At a general election, all MPs stand for re-election and every constituency across the country chooses between available candidates. General elections generally happen every four to five years.
If an MP dies or retires, an election is held in that constituency alone to find a new MP for that area.
Most MPs are members of one of the three main political parties in the UK - Labour, Conservative and Liberal Democrat. Other MPs represent smaller parties or are independent of a political party.
To become an MP representing a main political group, a candidate must be authorised to do so by the parties nominating officer. They must then win the most votes in the constituency.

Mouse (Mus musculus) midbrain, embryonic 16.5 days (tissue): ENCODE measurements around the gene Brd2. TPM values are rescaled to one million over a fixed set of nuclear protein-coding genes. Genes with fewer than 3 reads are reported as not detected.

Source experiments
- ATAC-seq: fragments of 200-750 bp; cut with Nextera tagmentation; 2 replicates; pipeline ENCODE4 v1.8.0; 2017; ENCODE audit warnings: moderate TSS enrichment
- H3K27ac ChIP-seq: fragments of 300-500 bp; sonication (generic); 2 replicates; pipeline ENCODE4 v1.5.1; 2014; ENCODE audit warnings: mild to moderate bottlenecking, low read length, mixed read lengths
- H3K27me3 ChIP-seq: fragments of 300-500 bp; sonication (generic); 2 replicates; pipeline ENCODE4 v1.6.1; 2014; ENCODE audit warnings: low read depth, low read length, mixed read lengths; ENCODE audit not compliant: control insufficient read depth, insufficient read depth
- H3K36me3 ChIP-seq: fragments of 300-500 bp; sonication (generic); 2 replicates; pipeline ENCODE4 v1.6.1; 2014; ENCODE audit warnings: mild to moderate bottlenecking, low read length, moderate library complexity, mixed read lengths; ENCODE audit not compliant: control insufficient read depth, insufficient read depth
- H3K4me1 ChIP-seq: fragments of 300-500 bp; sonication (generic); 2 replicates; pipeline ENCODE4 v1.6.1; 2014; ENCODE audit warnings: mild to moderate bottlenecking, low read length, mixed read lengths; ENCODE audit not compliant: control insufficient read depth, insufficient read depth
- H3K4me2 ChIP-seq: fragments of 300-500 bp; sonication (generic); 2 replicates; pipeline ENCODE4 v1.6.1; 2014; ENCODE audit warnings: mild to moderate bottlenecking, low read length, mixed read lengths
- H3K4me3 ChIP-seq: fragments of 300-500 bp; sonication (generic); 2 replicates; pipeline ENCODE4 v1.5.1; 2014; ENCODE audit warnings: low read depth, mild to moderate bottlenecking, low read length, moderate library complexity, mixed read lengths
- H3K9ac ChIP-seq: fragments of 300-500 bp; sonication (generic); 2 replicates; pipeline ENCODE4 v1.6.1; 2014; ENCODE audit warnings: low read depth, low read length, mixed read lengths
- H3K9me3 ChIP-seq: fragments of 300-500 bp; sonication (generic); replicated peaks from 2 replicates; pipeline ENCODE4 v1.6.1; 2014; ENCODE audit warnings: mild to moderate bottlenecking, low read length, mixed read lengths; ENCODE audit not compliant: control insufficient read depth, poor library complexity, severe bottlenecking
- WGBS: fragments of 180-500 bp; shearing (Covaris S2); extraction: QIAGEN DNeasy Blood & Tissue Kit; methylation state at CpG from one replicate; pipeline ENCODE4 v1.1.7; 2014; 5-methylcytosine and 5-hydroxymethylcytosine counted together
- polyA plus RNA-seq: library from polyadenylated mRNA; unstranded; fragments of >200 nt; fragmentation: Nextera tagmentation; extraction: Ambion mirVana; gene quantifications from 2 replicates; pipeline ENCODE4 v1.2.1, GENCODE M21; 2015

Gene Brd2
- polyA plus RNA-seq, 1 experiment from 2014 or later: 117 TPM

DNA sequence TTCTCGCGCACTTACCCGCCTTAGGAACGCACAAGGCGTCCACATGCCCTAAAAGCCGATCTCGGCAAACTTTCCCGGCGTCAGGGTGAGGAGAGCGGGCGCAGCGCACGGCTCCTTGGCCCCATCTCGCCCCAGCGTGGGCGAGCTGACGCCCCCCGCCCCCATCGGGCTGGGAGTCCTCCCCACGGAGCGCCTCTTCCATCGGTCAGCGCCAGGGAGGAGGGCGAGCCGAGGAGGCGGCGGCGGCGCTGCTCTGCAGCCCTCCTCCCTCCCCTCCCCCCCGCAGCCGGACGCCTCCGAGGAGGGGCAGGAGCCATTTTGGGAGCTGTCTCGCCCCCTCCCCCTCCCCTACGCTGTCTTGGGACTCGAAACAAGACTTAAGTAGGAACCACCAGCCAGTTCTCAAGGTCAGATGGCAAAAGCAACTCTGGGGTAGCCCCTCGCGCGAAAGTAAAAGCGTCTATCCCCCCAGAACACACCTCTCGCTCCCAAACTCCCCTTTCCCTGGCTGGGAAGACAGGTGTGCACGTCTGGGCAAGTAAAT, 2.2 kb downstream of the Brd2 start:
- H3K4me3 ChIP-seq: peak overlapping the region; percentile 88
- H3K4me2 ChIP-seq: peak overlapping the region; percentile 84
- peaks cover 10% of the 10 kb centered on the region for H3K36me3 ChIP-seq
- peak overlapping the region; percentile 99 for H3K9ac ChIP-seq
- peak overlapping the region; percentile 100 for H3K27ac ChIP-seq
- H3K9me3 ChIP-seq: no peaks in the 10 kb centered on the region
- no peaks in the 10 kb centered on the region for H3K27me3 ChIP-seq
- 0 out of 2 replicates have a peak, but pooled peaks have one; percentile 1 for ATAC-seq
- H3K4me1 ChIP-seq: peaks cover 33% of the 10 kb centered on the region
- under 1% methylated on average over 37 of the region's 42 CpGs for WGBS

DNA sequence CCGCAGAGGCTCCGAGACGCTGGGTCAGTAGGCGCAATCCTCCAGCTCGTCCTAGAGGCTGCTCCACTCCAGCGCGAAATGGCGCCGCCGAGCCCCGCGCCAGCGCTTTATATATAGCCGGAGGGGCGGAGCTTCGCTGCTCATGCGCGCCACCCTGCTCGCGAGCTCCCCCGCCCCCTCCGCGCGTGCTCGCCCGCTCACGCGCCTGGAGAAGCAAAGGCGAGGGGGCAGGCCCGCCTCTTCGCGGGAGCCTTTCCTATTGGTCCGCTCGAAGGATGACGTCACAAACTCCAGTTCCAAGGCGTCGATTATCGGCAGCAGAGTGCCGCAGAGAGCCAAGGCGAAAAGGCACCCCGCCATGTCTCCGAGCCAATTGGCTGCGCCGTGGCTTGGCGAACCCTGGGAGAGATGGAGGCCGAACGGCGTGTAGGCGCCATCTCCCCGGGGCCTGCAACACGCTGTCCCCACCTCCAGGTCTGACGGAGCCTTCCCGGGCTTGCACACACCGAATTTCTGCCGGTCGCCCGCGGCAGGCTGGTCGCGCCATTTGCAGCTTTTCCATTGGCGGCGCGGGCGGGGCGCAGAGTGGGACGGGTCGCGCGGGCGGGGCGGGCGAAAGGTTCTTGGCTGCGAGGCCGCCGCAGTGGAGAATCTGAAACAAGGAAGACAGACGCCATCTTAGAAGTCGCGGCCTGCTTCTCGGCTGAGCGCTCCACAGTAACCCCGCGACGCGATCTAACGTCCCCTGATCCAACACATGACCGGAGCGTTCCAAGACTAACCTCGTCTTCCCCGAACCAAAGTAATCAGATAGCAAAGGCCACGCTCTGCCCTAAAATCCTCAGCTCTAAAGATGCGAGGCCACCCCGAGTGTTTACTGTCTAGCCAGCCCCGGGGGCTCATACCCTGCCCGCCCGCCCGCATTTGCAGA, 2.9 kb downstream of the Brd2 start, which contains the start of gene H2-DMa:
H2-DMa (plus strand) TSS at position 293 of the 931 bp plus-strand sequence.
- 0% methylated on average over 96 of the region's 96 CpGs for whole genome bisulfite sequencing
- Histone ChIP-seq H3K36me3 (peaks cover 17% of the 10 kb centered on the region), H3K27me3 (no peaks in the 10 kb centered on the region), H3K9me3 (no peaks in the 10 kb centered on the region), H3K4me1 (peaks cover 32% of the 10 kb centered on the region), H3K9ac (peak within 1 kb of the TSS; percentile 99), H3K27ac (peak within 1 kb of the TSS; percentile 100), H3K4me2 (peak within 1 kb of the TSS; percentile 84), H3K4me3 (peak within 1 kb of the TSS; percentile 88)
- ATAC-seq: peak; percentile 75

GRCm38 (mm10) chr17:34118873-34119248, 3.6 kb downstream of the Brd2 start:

UK-wide representation and devolved Parliaments and Assemblies
The UK Parliament has MPs from areas across England, Scotland, Wales and Northern Ireland. In addition, there is a Parliament in Scotland, a National Assembly in Wales and a National Assembly in Northern Ireland.
Separate elections are held for these devolved political bodies (which have been granted powers on a regional level that the UK Parliament was responsible for) - candidates who win seats in these elections do not become MPs in the UK Parliament.